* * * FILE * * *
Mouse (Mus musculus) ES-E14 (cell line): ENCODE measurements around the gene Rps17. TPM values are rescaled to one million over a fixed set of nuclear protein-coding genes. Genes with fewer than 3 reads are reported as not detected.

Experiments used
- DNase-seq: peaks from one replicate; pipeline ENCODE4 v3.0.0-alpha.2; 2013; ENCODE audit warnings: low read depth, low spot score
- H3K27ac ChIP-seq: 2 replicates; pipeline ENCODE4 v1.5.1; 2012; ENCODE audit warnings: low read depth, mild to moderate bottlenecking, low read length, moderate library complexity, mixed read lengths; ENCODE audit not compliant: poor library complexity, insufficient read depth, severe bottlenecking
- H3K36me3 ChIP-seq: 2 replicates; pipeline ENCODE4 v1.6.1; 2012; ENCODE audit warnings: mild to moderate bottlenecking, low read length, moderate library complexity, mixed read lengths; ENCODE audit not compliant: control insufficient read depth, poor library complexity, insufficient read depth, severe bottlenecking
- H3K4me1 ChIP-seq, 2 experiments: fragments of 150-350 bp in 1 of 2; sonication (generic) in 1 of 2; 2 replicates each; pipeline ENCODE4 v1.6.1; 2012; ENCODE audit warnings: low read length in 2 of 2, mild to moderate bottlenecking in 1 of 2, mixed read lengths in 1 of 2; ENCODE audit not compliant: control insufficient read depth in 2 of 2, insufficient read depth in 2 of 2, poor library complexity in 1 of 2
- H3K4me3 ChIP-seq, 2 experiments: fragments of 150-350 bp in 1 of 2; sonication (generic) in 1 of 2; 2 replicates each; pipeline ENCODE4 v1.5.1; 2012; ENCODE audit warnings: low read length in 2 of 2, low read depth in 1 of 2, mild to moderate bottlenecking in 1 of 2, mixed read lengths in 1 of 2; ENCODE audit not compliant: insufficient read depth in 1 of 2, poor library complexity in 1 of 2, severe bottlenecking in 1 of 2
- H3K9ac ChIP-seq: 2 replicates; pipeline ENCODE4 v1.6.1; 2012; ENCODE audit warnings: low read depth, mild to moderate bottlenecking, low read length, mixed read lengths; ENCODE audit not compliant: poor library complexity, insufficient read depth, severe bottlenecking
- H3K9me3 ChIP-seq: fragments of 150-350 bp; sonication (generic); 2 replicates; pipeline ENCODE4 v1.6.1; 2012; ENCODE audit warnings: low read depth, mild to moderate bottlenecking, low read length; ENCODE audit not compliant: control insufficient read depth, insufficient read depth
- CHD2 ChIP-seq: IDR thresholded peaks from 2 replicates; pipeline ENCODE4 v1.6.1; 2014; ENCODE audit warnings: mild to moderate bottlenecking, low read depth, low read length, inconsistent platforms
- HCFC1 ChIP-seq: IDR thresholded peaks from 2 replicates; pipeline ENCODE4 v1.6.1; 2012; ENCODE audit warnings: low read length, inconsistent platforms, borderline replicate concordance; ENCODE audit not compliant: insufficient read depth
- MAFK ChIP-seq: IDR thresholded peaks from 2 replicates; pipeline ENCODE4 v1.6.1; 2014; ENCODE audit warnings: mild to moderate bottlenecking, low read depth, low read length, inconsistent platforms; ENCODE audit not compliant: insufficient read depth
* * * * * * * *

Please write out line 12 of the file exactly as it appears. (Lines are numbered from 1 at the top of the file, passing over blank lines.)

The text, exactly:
- MAFK ChIP-seq: IDR thresholded peaks from 2 replicates; pipeline ENCODE4 v1.6.1; 2014; ENCODE audit warnings: mild to moderate bottlenecking, low read depth, low read length, inconsistent platforms; ENCODE audit not compliant: insufficient read depth